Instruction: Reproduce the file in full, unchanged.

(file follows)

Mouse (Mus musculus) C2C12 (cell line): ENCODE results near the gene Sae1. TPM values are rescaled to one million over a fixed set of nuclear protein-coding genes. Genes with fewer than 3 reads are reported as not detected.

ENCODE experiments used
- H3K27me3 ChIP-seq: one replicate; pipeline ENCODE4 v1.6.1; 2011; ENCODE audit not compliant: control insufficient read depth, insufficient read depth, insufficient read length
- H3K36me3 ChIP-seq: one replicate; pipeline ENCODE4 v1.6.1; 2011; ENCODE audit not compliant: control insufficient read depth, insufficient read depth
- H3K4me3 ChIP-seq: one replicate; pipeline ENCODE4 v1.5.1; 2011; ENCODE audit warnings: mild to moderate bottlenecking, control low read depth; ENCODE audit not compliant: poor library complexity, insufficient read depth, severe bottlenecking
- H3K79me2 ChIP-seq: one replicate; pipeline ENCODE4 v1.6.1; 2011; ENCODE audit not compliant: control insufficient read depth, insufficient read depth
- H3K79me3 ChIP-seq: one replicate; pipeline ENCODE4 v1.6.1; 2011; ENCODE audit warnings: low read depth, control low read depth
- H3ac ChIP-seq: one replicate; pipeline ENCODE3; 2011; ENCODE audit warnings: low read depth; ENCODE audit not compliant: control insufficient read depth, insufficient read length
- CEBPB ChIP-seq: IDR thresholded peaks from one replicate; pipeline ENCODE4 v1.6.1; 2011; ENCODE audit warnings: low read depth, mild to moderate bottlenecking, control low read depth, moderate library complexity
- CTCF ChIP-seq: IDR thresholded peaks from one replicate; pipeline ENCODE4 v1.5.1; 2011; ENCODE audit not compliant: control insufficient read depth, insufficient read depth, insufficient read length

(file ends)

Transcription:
Mouse (Mus musculus) C2C12 (cell line): ENCODE results near the gene Sae1. TPM values are rescaled to one million over a fixed set of nuclear protein-coding genes. Genes with fewer than 3 reads are reported as not detected.

ENCODE experiments used
- H3K27me3 ChIP-seq: one replicate; pipeline ENCODE4 v1.6.1; 2011; ENCODE audit not compliant: control insufficient read depth, insufficient read depth, insufficient read length
- H3K36me3 ChIP-seq: one replicate; pipeline ENCODE4 v1.6.1; 2011; ENCODE audit not compliant: control insufficient read depth, insufficient read depth
- H3K4me3 ChIP-seq: one replicate; pipeline ENCODE4 v1.5.1; 2011; ENCODE audit warnings: mild to moderate bottlenecking, control low read depth; ENCODE audit not compliant: poor library complexity, insufficient read depth, severe bottlenecking
- H3K79me2 ChIP-seq: one replicate; pipeline ENCODE4 v1.6.1; 2011; ENCODE audit not compliant: control insufficient read depth, insufficient read depth
- H3K79me3 ChIP-seq: one replicate; pipeline ENCODE4 v1.6.1; 2011; ENCODE audit warnings: low read depth, control low read depth
- H3ac ChIP-seq: one replicate; pipeline ENCODE3; 2011; ENCODE audit warnings: low read depth; ENCODE audit not compliant: control insufficient read depth, insufficient read length
- CEBPB ChIP-seq: IDR thresholded peaks from one replicate; pipeline ENCODE4 v1.6.1; 2011; ENCODE audit warnings: low read depth, mild to moderate bottlenecking, control low read depth, moderate library complexity
- CTCF ChIP-seq: IDR thresholded peaks from one replicate; pipeline ENCODE4 v1.5.1; 2011; ENCODE audit not compliant: control insufficient read depth, insufficient read depth, insufficient read length